Maternal infection requiring hospitalization during pregnancy and autism spectrum disorders

J Autism Dev Disord. 2010 Dec;40(12):1423-30. doi: 10.1007/s10803-010-1006-y.


Exposure to prenatal infection has been suggested to cause deficiencies in fetal neurodevelopment. In this study we included all children born in Denmark from 1980, through 2005. Diagnoses of autism spectrum disorders (ASDs) and maternal infection were obtained through nationwide registers. Data was analyzed using Cox proportional hazards regression. No association was found between any maternal infection and diagnosis of ASDs in the child when looking at the total period of pregnancy: adjusted hazard ratio = 1.14 (CI: 0.96-1.34). However, admission to hospital due to maternal viral infection in the first trimester and maternal bacterial infection in the second trimester were found to be associated with diagnosis of ASDs in the offspring, adjusted hazard ratio = 2.98 (CI: 1.29-7.15) and adjusted hazard ratio = 1.42 (CI: 1.08-1.87), respectively. Our results support prior hypotheses concerning early prenatal viral infection increasing the risk of ASDs.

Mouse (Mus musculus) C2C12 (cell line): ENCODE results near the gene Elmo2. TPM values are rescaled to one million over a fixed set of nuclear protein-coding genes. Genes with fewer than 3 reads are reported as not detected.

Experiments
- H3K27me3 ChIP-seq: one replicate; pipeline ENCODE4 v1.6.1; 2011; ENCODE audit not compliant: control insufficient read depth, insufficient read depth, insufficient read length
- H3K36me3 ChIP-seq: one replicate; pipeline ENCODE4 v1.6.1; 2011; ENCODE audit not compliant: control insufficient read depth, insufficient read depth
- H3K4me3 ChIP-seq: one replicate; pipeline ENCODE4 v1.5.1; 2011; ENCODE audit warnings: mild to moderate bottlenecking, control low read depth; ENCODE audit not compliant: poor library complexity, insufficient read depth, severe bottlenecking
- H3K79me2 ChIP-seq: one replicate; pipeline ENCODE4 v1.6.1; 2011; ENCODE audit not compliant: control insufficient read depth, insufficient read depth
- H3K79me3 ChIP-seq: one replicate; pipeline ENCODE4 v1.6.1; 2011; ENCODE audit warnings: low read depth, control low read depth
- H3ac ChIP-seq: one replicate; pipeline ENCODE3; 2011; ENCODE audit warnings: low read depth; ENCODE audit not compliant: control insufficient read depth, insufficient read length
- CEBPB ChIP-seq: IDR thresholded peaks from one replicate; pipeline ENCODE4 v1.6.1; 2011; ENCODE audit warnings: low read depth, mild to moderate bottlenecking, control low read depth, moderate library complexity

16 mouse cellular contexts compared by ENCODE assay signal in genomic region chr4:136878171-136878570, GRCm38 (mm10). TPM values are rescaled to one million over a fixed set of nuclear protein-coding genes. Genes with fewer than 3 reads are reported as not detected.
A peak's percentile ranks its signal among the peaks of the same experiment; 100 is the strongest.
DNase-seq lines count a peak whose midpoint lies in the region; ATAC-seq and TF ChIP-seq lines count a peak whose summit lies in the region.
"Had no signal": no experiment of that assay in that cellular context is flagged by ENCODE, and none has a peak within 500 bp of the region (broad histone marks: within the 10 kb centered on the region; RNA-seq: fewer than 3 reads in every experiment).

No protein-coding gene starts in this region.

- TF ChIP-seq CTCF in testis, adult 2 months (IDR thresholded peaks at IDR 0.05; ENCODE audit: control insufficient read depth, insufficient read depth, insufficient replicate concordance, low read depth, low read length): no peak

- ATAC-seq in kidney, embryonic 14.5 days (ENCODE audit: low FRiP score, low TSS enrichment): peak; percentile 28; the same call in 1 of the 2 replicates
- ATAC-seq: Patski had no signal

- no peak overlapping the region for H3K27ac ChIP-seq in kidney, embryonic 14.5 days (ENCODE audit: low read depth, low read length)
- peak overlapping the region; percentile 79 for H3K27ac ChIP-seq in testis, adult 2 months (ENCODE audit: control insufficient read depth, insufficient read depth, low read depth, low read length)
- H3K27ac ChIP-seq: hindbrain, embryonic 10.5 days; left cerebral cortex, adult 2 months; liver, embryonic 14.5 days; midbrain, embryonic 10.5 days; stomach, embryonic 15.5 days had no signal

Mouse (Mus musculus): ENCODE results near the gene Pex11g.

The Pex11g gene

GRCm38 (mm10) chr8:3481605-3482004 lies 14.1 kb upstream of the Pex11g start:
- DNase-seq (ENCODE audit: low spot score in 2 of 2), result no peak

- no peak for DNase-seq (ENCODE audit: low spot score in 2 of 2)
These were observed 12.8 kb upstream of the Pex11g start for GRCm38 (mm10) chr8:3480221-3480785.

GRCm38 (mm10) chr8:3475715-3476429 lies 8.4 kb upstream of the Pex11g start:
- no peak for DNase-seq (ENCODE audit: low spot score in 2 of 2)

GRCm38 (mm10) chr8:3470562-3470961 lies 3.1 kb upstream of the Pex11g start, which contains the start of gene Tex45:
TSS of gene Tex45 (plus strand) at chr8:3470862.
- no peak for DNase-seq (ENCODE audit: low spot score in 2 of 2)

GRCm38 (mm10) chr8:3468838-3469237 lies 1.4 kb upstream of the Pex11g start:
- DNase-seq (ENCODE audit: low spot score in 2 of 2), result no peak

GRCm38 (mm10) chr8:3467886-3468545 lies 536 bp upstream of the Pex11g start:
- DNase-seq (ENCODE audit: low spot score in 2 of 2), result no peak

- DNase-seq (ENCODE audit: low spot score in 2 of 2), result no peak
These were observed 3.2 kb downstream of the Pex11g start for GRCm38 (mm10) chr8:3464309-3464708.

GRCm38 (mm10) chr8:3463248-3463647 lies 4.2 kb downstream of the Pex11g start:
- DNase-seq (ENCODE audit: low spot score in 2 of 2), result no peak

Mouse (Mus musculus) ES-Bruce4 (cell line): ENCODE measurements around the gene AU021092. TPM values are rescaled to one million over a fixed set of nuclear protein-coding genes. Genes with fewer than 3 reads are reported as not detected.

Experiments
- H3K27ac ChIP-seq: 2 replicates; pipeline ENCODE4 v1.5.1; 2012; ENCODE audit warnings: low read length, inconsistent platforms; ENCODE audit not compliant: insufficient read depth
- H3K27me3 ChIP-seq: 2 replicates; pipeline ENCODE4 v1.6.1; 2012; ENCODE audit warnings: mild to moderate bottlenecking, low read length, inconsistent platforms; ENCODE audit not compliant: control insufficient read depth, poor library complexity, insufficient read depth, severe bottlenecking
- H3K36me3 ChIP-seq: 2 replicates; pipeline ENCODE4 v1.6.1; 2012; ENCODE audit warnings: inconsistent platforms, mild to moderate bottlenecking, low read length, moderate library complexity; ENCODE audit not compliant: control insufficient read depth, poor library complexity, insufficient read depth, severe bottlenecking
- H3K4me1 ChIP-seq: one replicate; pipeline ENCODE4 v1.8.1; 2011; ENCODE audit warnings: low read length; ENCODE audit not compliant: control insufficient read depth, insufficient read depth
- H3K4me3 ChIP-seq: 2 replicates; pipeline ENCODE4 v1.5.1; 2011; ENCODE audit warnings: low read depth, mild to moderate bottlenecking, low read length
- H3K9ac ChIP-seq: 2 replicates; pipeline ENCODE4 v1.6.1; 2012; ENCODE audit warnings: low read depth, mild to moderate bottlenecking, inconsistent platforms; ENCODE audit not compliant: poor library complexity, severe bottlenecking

Publication types

  • Research Support, Non-U.S. Gov't

MeSH terms

  • Child
  • Child Development Disorders, Pervasive / diagnosis
  • Child Development Disorders, Pervasive / etiology*
  • Denmark
  • Female
  • Hospitalization
  • Humans
  • Pregnancy
  • Pregnancy Complications, Infectious*
  • Prenatal Exposure Delayed Effects*
  • Proportional Hazards Models
  • Registries